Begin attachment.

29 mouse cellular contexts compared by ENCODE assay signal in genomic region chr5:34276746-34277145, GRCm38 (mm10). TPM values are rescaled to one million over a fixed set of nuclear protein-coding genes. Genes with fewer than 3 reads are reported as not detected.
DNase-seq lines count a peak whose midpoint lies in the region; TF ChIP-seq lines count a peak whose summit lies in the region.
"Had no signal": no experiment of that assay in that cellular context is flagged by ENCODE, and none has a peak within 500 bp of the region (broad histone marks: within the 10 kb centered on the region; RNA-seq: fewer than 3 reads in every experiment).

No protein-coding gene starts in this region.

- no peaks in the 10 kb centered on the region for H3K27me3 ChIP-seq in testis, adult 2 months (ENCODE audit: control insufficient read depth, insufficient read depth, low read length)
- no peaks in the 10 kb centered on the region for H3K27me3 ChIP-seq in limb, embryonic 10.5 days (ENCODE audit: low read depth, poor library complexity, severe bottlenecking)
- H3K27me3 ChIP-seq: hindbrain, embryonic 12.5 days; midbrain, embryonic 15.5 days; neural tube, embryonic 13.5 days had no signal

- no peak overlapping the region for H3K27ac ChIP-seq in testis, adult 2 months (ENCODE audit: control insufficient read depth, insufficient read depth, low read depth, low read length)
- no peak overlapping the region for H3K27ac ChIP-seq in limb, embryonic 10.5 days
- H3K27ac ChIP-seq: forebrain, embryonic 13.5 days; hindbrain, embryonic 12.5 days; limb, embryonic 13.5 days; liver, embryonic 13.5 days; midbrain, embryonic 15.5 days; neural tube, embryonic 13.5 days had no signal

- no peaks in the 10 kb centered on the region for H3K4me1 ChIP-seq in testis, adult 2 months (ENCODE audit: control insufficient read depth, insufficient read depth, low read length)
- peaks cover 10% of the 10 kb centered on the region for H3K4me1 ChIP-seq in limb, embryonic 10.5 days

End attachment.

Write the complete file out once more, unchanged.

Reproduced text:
29 mouse cellular contexts compared by ENCODE assay signal in genomic region chr5:34276746-34277145, GRCm38 (mm10). TPM values are rescaled to one million over a fixed set of nuclear protein-coding genes. Genes with fewer than 3 reads are reported as not detected.
DNase-seq lines count a peak whose midpoint lies in the region; TF ChIP-seq lines count a peak whose summit lies in the region.
"Had no signal": no experiment of that assay in that cellular context is flagged by ENCODE, and none has a peak within 500 bp of the region (broad histone marks: within the 10 kb centered on the region; RNA-seq: fewer than 3 reads in every experiment).

No protein-coding gene starts in this region.

- no peaks in the 10 kb centered on the region for H3K27me3 ChIP-seq in testis, adult 2 months (ENCODE audit: control insufficient read depth, insufficient read depth, low read length)
- no peaks in the 10 kb centered on the region for H3K27me3 ChIP-seq in limb, embryonic 10.5 days (ENCODE audit: low read depth, poor library complexity, severe bottlenecking)
- H3K27me3 ChIP-seq: hindbrain, embryonic 12.5 days; midbrain, embryonic 15.5 days; neural tube, embryonic 13.5 days had no signal

- no peak overlapping the region for H3K27ac ChIP-seq in testis, adult 2 months (ENCODE audit: control insufficient read depth, insufficient read depth, low read depth, low read length)
- no peak overlapping the region for H3K27ac ChIP-seq in limb, embryonic 10.5 days
- H3K27ac ChIP-seq: forebrain, embryonic 13.5 days; hindbrain, embryonic 12.5 days; limb, embryonic 13.5 days; liver, embryonic 13.5 days; midbrain, embryonic 15.5 days; neural tube, embryonic 13.5 days had no signal

- no peaks in the 10 kb centered on the region for H3K4me1 ChIP-seq in testis, adult 2 months (ENCODE audit: control insufficient read depth, insufficient read depth, low read length)
- peaks cover 10% of the 10 kb centered on the region for H3K4me1 ChIP-seq in limb, embryonic 10.5 days